The Health Department statement also said, “Of the 34 cases under review, we are currently aware of three who are patients in the medical cannabis program.  However, we still need to get more information about those reports and they may, or may not, end up as part of the outbreak.”

State Senator, Michelle Benson, (R) Ham Lake, chairs the Health and Human Services Committee, she told KSTP this is the first time, that she knows of, the state has acknowledged there are people in the cannabis program who have become ill with respiratory issues.

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“I do not think It is necessarily a cause for concern, but it is very significant and I am glad to get this information,” said Benson.  “It is premature to discuss ending, or suspending, the cannabis program until we get more scientific information, but certainly we need to proceed with caution and make sure patients have the best information possible.”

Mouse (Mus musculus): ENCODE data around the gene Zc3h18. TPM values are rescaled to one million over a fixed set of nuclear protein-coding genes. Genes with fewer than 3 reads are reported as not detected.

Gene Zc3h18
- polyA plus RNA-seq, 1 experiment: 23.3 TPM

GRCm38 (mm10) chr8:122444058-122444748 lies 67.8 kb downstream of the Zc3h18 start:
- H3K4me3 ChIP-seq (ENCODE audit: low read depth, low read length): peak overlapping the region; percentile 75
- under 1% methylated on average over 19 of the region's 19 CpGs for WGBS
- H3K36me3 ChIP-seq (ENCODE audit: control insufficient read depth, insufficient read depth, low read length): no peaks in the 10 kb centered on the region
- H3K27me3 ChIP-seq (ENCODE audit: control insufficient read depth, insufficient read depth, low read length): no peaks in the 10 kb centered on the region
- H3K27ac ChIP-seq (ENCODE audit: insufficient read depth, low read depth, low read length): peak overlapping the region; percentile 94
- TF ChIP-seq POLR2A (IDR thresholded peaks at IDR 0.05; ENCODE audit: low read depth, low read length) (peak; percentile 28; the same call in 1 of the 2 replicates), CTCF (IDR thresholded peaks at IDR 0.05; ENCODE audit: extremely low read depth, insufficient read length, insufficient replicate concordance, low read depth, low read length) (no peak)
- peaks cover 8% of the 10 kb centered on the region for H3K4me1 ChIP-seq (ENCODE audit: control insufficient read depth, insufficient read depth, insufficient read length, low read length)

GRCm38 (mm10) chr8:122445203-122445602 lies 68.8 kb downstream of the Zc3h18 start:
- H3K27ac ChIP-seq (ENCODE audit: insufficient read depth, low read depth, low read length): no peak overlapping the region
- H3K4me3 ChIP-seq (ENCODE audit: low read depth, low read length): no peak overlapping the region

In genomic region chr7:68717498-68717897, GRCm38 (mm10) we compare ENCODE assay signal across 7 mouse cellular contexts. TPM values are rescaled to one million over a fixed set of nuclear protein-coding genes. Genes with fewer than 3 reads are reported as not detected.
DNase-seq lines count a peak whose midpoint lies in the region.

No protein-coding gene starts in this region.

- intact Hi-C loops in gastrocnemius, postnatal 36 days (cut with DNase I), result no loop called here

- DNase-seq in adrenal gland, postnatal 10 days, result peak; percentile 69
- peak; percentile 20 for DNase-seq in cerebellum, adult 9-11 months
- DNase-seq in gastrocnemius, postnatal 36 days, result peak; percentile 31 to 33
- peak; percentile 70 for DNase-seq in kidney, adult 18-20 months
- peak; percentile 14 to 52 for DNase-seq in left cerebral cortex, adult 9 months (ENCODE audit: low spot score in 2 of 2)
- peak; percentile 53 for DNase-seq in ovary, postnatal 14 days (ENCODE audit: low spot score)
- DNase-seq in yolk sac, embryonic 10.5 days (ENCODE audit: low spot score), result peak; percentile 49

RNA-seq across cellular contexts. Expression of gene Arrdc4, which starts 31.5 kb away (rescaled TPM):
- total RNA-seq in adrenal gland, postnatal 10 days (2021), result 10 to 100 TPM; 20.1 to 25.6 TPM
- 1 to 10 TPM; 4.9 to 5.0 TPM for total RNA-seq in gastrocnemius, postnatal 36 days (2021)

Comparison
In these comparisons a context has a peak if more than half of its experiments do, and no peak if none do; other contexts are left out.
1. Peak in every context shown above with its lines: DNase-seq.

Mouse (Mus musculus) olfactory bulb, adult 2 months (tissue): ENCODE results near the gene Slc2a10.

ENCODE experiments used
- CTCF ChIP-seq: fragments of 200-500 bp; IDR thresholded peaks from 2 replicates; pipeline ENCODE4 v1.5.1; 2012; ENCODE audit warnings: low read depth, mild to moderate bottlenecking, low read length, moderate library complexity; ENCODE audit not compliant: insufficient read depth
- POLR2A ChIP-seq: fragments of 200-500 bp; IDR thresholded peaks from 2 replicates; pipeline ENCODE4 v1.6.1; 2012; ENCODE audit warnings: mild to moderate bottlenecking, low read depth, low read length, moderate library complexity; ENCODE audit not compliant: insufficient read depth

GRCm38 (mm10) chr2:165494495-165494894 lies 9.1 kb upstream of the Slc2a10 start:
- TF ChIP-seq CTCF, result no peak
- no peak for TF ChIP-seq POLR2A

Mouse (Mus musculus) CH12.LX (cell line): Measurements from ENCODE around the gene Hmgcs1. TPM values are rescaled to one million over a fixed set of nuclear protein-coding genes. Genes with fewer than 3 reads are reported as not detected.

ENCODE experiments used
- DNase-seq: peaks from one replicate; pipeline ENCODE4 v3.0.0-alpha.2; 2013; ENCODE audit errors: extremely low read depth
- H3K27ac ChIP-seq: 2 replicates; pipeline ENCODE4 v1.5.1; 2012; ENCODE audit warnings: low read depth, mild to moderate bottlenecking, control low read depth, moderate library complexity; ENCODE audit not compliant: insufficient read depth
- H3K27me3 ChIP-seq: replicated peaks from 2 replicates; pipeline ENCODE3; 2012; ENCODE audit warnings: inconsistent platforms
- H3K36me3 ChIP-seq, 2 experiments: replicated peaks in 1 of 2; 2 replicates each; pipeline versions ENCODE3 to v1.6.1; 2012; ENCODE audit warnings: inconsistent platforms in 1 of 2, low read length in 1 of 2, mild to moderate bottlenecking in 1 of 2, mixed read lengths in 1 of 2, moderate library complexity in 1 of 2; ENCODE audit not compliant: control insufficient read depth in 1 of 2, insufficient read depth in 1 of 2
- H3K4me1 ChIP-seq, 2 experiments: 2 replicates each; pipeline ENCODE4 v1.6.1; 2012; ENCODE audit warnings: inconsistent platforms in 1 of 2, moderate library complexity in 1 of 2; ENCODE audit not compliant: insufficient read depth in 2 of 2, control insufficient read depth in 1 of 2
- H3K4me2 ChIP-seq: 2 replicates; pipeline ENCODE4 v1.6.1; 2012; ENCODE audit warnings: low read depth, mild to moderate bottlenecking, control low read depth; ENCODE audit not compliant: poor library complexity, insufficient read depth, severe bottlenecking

Patrick McLellan is in the medical cannabis program and often lobbies at the state capitol on medical cannabis legislation and uses a vaping pen as a delivery method for his prescription of cannabis.

“I think it is a bit concerning, but also important to know,” said McLellan.  “I think this shows there are people in the program who have issues, even if we are not entirely certain if the two are connected, but the state needs to approve the use of the flower in the program because there are no additives, no thinners and no flavorings which makes it a much purer, more natural way to use the medicine it provides.

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The Health Department also said, “Until the causes of the injuries are determined, we cannot give a guarantee of safety to any vaping products. This reflects the fact that people in the medical cannabis program who vape are dealing with serious medical conditions and stopping that treatment, or switching to other forms of treatment should be done with full consideration of benefits and risks.”